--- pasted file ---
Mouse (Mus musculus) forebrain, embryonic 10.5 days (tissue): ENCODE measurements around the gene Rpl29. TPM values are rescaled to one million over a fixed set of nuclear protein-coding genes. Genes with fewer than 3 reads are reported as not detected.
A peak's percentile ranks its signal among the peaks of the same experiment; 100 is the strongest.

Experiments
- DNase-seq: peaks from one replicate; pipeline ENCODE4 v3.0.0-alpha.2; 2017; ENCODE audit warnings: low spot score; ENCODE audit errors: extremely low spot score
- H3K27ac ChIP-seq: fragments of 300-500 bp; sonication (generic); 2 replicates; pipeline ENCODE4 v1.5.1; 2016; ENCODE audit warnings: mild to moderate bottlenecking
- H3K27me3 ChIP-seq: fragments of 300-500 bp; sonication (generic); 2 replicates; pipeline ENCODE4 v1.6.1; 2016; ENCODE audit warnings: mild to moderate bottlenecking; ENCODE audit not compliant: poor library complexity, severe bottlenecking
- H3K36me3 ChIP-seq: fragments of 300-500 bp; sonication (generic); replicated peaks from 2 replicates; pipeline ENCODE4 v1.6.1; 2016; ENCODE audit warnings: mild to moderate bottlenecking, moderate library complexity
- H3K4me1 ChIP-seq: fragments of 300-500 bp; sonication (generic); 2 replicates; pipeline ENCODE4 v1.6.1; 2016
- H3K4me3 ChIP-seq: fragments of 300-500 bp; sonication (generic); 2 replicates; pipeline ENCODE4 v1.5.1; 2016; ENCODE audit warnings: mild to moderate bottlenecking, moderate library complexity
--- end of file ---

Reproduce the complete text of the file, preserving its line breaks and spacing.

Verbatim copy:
Mouse (Mus musculus) forebrain, embryonic 10.5 days (tissue): ENCODE measurements around the gene Rpl29. TPM values are rescaled to one million over a fixed set of nuclear protein-coding genes. Genes with fewer than 3 reads are reported as not detected.
A peak's percentile ranks its signal among the peaks of the same experiment; 100 is the strongest.

Experiments
- DNase-seq: peaks from one replicate; pipeline ENCODE4 v3.0.0-alpha.2; 2017; ENCODE audit warnings: low spot score; ENCODE audit errors: extremely low spot score
- H3K27ac ChIP-seq: fragments of 300-500 bp; sonication (generic); 2 replicates; pipeline ENCODE4 v1.5.1; 2016; ENCODE audit warnings: mild to moderate bottlenecking
- H3K27me3 ChIP-seq: fragments of 300-500 bp; sonication (generic); 2 replicates; pipeline ENCODE4 v1.6.1; 2016; ENCODE audit warnings: mild to moderate bottlenecking; ENCODE audit not compliant: poor library complexity, severe bottlenecking
- H3K36me3 ChIP-seq: fragments of 300-500 bp; sonication (generic); replicated peaks from 2 replicates; pipeline ENCODE4 v1.6.1; 2016; ENCODE audit warnings: mild to moderate bottlenecking, moderate library complexity
- H3K4me1 ChIP-seq: fragments of 300-500 bp; sonication (generic); 2 replicates; pipeline ENCODE4 v1.6.1; 2016
- H3K4me3 ChIP-seq: fragments of 300-500 bp; sonication (generic); 2 replicates; pipeline ENCODE4 v1.5.1; 2016; ENCODE audit warnings: mild to moderate bottlenecking, moderate library complexity